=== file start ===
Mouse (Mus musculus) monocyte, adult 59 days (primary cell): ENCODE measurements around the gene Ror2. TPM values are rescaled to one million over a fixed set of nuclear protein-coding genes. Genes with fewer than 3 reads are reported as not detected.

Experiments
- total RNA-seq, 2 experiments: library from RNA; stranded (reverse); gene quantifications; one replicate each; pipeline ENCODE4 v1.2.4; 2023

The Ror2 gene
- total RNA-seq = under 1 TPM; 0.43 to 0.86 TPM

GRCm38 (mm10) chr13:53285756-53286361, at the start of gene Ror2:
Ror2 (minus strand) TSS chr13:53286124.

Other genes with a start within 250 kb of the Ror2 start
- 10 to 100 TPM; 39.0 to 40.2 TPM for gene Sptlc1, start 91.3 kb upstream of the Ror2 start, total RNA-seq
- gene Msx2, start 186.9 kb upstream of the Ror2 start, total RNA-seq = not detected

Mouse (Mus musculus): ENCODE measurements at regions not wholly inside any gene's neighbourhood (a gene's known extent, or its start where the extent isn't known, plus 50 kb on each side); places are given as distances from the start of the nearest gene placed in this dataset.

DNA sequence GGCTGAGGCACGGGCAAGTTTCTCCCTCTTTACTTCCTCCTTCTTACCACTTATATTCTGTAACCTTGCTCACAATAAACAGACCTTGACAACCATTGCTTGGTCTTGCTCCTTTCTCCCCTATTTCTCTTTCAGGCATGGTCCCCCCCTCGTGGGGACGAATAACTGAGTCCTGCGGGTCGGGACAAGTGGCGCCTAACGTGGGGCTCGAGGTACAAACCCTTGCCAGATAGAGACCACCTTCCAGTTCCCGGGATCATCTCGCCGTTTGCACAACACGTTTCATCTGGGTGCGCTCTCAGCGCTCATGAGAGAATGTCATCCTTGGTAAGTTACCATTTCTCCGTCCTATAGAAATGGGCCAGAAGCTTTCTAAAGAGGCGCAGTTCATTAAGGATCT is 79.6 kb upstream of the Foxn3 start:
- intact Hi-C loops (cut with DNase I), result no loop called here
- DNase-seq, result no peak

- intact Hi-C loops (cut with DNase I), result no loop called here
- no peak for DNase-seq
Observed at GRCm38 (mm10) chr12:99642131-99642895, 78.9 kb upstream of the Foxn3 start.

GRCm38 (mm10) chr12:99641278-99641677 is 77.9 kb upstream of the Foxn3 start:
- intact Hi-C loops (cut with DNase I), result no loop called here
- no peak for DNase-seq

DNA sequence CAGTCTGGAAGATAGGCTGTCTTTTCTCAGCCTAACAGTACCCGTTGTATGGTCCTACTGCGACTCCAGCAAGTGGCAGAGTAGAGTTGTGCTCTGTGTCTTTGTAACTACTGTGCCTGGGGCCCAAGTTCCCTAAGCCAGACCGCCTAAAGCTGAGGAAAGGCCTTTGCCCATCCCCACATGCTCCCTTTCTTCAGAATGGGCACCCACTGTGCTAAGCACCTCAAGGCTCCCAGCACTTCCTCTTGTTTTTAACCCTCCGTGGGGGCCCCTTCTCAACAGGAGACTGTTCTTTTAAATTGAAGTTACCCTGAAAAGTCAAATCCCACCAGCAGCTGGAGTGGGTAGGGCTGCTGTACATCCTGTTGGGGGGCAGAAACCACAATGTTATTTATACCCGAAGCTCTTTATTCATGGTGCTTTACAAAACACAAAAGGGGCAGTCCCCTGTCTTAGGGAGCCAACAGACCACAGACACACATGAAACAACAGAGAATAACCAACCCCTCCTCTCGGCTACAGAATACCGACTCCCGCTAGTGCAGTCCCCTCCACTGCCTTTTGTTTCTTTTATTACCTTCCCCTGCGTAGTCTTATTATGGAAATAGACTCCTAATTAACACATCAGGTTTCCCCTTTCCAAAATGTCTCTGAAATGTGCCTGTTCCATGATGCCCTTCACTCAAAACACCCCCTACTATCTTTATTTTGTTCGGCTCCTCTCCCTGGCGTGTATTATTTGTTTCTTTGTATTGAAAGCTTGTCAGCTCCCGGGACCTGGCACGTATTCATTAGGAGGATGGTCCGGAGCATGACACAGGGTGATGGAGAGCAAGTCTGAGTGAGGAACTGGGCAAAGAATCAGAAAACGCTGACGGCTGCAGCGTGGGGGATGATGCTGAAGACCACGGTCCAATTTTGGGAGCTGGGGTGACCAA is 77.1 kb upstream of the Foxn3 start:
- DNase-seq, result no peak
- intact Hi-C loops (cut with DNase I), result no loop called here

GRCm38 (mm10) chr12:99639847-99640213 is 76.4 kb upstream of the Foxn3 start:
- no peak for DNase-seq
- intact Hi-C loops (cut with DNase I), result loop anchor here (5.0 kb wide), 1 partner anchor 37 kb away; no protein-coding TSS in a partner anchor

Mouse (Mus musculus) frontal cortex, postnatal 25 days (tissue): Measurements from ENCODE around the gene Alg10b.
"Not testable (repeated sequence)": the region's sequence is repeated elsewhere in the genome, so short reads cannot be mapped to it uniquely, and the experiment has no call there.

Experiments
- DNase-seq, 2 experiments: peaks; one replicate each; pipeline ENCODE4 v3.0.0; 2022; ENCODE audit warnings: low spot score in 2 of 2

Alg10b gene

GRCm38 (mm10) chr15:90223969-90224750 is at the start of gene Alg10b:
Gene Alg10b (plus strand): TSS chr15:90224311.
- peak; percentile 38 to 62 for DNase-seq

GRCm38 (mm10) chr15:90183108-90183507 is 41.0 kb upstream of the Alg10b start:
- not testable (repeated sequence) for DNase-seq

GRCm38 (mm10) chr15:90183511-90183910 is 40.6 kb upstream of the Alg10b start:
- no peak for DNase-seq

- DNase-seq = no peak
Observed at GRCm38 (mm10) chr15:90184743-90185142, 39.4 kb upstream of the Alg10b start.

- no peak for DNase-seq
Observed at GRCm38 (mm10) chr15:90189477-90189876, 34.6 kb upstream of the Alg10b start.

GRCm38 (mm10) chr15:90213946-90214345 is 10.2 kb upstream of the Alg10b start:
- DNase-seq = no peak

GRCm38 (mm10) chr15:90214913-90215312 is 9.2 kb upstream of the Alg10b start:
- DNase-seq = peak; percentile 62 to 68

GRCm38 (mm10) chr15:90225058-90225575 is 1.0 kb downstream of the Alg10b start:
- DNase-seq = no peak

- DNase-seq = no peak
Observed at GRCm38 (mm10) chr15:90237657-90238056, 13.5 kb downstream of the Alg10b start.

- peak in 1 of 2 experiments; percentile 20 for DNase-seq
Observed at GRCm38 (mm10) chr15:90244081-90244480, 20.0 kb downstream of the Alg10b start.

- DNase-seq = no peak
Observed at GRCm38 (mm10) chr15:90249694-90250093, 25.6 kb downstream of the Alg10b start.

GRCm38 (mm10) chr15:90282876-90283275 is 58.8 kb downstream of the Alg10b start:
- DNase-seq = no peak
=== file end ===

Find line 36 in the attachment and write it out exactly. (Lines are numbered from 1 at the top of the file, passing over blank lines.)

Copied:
- not testable (repeated sequence) for DNase-seq